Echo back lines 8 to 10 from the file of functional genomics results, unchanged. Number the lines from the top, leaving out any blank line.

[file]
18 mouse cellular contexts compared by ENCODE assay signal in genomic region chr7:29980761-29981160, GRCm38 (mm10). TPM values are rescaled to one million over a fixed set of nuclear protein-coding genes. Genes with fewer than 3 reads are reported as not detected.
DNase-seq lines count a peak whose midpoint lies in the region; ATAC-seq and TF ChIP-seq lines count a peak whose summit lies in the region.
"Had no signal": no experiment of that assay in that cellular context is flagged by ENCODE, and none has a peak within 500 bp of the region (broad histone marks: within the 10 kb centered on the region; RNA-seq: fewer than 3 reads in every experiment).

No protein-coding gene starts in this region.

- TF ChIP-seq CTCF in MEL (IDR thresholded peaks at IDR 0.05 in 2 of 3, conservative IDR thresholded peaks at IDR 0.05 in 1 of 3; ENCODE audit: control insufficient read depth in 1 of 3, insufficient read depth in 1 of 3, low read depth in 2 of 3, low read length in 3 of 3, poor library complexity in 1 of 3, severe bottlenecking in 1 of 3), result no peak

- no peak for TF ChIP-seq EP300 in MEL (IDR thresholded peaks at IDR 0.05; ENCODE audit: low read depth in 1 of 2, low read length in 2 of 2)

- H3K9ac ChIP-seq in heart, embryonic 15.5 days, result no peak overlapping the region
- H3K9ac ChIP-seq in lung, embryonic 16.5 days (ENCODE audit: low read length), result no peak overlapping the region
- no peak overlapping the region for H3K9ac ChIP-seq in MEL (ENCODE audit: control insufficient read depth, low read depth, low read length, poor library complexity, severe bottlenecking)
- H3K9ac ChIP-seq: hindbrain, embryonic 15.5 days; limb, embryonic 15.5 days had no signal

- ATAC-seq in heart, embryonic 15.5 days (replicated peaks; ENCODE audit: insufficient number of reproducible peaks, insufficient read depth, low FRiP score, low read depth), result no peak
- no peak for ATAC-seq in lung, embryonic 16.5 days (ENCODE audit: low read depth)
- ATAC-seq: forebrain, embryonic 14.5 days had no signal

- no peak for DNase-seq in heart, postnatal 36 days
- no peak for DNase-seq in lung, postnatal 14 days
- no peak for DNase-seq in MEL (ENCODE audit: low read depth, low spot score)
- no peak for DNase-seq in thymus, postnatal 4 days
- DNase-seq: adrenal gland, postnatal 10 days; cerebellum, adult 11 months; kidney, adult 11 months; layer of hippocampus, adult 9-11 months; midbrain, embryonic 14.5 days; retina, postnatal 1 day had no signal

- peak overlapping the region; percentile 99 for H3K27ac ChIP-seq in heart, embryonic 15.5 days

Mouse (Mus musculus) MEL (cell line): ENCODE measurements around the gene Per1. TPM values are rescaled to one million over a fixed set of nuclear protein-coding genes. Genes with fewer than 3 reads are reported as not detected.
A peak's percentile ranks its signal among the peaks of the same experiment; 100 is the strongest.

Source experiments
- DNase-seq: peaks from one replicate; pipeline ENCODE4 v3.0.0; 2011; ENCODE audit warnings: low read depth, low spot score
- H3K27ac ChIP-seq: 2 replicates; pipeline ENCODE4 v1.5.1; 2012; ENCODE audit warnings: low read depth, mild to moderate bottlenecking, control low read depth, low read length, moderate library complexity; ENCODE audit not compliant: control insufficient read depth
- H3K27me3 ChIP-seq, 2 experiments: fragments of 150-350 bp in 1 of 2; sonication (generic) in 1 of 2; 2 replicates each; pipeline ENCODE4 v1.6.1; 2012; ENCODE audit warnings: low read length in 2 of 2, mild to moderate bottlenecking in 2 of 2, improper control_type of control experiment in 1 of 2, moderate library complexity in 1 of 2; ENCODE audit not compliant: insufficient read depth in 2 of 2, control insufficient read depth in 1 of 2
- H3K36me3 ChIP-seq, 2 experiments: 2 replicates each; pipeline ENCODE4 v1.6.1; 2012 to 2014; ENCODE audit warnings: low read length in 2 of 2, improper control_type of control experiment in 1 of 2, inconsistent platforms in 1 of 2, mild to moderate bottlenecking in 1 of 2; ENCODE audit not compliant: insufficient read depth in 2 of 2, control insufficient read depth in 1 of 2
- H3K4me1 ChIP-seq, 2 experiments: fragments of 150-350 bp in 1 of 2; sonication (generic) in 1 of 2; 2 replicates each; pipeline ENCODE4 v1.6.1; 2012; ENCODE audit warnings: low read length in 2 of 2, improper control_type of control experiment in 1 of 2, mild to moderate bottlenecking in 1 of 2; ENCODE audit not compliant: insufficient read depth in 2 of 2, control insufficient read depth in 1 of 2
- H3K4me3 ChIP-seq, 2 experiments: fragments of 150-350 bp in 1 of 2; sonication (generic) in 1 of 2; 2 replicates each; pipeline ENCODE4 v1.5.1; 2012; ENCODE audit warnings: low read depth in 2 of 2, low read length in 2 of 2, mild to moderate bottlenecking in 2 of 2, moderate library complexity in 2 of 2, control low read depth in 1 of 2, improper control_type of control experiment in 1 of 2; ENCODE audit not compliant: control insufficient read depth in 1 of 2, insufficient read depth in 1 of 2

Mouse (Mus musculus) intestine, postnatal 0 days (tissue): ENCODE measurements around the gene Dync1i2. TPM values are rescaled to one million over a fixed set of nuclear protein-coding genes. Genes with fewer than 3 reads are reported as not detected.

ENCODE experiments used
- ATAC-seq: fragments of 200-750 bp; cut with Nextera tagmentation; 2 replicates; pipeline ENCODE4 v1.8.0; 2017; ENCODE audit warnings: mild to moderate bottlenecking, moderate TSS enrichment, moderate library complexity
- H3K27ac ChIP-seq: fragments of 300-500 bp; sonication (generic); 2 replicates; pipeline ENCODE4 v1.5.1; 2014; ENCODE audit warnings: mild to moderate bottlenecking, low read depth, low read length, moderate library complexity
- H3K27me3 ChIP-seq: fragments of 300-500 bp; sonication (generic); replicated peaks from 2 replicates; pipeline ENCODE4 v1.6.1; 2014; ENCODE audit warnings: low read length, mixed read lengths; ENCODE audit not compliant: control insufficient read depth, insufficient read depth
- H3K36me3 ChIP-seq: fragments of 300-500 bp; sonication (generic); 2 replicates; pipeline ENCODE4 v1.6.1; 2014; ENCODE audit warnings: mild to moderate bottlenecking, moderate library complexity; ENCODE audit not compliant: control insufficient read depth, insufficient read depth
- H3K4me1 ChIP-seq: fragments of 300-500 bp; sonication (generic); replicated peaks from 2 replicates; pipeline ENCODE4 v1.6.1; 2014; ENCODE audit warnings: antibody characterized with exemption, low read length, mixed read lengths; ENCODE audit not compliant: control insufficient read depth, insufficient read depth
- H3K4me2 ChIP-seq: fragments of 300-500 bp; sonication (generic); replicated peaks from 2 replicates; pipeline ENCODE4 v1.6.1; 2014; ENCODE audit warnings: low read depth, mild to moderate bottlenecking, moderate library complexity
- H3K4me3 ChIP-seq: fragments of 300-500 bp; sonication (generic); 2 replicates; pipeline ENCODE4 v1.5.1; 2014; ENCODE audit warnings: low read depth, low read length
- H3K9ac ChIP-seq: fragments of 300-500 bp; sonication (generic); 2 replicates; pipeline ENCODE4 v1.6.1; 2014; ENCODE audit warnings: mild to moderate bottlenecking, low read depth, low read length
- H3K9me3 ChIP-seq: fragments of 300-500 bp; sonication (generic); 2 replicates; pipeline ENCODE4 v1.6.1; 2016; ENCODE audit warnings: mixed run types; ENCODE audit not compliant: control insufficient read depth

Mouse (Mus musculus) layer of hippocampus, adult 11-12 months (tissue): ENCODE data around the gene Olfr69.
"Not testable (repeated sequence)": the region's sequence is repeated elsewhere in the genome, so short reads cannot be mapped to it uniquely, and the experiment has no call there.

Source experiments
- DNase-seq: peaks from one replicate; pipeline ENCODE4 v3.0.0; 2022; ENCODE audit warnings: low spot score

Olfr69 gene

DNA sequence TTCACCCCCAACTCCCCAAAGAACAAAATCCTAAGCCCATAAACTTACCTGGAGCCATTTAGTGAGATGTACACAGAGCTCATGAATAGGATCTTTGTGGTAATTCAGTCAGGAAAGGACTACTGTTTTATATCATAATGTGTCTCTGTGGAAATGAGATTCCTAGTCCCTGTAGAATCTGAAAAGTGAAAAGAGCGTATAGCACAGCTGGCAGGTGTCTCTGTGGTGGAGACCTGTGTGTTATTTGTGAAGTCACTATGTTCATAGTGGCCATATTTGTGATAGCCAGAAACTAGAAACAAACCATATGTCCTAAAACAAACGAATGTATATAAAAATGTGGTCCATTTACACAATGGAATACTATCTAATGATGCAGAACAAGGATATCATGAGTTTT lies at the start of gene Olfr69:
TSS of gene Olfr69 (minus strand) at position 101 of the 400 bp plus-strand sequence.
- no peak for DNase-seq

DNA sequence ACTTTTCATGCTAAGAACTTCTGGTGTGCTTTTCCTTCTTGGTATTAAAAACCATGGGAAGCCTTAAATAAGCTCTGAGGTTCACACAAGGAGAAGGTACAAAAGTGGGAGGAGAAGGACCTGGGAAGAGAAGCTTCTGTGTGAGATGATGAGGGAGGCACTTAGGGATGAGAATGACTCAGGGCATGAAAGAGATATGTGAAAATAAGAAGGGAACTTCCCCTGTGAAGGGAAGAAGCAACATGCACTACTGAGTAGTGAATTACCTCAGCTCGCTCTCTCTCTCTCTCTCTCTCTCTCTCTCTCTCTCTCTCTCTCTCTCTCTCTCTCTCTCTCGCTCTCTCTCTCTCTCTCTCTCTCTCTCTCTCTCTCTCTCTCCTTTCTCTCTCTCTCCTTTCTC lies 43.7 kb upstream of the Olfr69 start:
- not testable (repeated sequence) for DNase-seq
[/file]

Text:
- H3K9ac ChIP-seq in lung, embryonic 16.5 days (ENCODE audit: low read length), result no peak overlapping the region
- no peak overlapping the region for H3K9ac ChIP-seq in MEL (ENCODE audit: control insufficient read depth, low read depth, low read length, poor library complexity, severe bottlenecking)
- H3K9ac ChIP-seq: hindbrain, embryonic 15.5 days; limb, embryonic 15.5 days had no signal